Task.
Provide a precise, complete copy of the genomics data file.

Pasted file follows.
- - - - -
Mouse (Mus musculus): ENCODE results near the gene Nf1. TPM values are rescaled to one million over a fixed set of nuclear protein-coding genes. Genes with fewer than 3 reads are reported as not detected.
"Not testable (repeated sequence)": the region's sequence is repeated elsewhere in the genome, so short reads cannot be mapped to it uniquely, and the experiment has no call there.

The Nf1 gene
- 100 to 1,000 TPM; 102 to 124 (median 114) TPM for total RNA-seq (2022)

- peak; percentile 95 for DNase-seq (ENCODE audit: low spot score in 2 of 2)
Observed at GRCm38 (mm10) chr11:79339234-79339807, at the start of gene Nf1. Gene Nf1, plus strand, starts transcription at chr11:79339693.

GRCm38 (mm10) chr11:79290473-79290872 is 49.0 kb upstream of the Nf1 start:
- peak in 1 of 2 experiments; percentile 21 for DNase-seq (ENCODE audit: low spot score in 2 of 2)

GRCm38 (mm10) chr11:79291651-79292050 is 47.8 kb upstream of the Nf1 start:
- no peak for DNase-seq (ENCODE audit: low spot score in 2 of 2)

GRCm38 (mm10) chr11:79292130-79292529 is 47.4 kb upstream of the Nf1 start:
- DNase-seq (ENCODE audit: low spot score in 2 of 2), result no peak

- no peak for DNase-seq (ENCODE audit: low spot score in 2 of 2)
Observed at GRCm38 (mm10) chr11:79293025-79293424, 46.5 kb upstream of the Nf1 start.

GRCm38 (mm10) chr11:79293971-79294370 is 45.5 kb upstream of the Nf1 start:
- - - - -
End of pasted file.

Mouse (Mus musculus): ENCODE results near the gene Nf1. TPM values are rescaled to one million over a fixed set of nuclear protein-coding genes. Genes with fewer than 3 reads are reported as not detected.
"Not testable (repeated sequence)": the region's sequence is repeated elsewhere in the genome, so short reads cannot be mapped to it uniquely, and the experiment has no call there.

The Nf1 gene
- 100 to 1,000 TPM; 102 to 124 (median 114) TPM for total RNA-seq (2022)

- peak; percentile 95 for DNase-seq (ENCODE audit: low spot score in 2 of 2)
Observed at GRCm38 (mm10) chr11:79339234-79339807, at the start of gene Nf1. Gene Nf1, plus strand, starts transcription at chr11:79339693.

GRCm38 (mm10) chr11:79290473-79290872 is 49.0 kb upstream of the Nf1 start:
- peak in 1 of 2 experiments; percentile 21 for DNase-seq (ENCODE audit: low spot score in 2 of 2)

GRCm38 (mm10) chr11:79291651-79292050 is 47.8 kb upstream of the Nf1 start:
- no peak for DNase-seq (ENCODE audit: low spot score in 2 of 2)

GRCm38 (mm10) chr11:79292130-79292529 is 47.4 kb upstream of the Nf1 start:
- DNase-seq (ENCODE audit: low spot score in 2 of 2), result no peak

- no peak for DNase-seq (ENCODE audit: low spot score in 2 of 2)
Observed at GRCm38 (mm10) chr11:79293025-79293424, 46.5 kb upstream of the Nf1 start.

GRCm38 (mm10) chr11:79293971-79294370 is 45.5 kb upstream of the Nf1 start: